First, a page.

That’s when she realized he wasn’t a guard at all, but rather the old man in the road who’d robbed them.
“Let go of me,” she cried, and in her struggles the man’s hood slipped from his head. Though he had a beard and eyebrows of nearly white, the hair on his head was dark as a starless night.
“Hold still,” the man ground out – a young man’s voice slipping from his lips instead of the old crackly voice she’d heard on the road.
“You are not an old man,” she accused him. “You are an imposter. Who are you?”
Madoc ap Powell looked at the beautiful woman before him, demanding his name as if he would really tell her.
“Who are you?” he asked in return.
“I am Lady Abigail of Blackmore,” she retorted. “And I demand you release me.”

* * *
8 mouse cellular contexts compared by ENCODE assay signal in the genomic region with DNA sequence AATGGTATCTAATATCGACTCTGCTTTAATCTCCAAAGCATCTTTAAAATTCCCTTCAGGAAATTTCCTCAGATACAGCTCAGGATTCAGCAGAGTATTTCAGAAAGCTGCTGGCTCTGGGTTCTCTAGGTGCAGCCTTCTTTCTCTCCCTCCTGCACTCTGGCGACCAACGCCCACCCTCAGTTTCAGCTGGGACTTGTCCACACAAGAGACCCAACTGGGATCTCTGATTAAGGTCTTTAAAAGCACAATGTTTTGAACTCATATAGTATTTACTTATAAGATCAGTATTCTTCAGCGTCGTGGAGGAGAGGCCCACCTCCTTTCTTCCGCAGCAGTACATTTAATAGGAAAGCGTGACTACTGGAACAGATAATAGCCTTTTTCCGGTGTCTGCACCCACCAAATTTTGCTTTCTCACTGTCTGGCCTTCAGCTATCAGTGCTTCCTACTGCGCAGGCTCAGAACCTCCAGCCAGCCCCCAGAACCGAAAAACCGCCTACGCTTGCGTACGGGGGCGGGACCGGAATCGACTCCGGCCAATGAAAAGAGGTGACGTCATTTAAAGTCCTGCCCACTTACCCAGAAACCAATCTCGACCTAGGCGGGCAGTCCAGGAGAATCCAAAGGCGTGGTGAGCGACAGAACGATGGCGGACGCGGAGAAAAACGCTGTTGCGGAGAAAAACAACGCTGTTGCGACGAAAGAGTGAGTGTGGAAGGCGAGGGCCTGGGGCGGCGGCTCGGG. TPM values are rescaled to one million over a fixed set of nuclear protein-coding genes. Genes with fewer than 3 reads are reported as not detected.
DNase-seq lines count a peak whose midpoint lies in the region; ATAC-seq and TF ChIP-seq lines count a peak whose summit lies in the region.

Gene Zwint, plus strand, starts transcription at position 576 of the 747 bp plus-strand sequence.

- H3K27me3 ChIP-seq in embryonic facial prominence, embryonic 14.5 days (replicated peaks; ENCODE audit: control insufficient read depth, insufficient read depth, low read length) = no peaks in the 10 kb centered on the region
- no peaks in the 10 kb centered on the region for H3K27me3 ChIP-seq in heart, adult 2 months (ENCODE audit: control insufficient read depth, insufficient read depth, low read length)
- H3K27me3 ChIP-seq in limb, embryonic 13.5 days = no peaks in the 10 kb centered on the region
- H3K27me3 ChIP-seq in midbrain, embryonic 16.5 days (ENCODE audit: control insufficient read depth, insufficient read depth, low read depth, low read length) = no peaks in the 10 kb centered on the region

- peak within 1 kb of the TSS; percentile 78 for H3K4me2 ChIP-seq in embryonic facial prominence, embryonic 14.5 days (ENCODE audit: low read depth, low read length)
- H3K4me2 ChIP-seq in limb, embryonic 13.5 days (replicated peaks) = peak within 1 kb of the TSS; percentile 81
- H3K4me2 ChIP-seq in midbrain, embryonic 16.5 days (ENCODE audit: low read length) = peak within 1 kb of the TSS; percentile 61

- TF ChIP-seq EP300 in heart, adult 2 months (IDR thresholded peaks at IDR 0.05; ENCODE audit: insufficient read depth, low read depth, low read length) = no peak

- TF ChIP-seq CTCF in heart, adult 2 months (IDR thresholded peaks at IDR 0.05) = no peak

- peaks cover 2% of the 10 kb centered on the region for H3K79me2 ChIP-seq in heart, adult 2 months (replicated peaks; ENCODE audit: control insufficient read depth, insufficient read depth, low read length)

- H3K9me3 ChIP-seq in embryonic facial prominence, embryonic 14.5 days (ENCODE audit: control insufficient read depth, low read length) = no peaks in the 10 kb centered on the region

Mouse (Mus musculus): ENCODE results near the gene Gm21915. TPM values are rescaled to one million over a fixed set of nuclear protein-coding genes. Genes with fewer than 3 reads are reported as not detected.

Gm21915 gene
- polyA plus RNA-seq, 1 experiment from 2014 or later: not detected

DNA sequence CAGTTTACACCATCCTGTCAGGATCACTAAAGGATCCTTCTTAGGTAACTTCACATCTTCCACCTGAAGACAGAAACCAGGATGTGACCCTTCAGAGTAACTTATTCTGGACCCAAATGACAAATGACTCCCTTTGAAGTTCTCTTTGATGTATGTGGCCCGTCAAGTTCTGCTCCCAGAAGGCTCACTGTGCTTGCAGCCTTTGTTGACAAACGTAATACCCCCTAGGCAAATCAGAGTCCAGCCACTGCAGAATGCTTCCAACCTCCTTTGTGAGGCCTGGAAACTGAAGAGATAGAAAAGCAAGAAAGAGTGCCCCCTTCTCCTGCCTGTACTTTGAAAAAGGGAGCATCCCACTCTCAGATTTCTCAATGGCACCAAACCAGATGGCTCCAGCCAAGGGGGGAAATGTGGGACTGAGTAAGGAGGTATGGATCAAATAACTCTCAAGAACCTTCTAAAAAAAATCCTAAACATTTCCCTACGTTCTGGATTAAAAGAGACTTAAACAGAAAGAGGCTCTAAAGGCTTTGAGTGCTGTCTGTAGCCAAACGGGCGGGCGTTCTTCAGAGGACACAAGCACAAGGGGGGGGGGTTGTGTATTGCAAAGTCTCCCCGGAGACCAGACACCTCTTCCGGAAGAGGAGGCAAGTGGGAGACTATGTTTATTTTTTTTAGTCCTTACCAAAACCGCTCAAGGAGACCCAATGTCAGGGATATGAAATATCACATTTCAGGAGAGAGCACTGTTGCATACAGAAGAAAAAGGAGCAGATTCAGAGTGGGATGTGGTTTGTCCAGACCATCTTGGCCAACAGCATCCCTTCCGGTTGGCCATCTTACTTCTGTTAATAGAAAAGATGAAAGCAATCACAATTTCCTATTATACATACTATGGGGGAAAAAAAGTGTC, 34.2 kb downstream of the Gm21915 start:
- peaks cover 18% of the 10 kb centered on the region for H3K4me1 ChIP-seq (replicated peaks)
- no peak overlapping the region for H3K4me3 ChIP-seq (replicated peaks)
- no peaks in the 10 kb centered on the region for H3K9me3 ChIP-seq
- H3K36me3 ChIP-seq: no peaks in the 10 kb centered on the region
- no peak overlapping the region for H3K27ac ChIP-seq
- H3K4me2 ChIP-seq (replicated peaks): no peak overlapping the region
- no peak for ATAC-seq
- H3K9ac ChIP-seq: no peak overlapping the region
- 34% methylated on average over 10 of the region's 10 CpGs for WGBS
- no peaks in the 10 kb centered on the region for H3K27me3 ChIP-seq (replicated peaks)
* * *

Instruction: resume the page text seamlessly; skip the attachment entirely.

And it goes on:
“You, my lady, are the one who alerted the guards to my actions and almost got me killed.” She was a feisty wench, he’d give her that. And twice as observant as any of the guards.
“They will kill you,” she said. “Just as soon as they follow – which will be at any moment now.”
“Nay, my lady. That is where you are wrong. For at this moment they are fighting off a band of marauders who are headed in the opposite direction. I sincerely doubt they’ve even noticed you are missing.”
“So you set up an attack and now you come for me?”
“I had naught to do with the attack. I work on my own. I just happened upon the opportunity before they did, that’s all.”
“Work?” she mimicked the word he’d used. “Hah. I sincerely doubt you have ever worked an honest day in your life. And I do not like to be referred to as an opportunity.”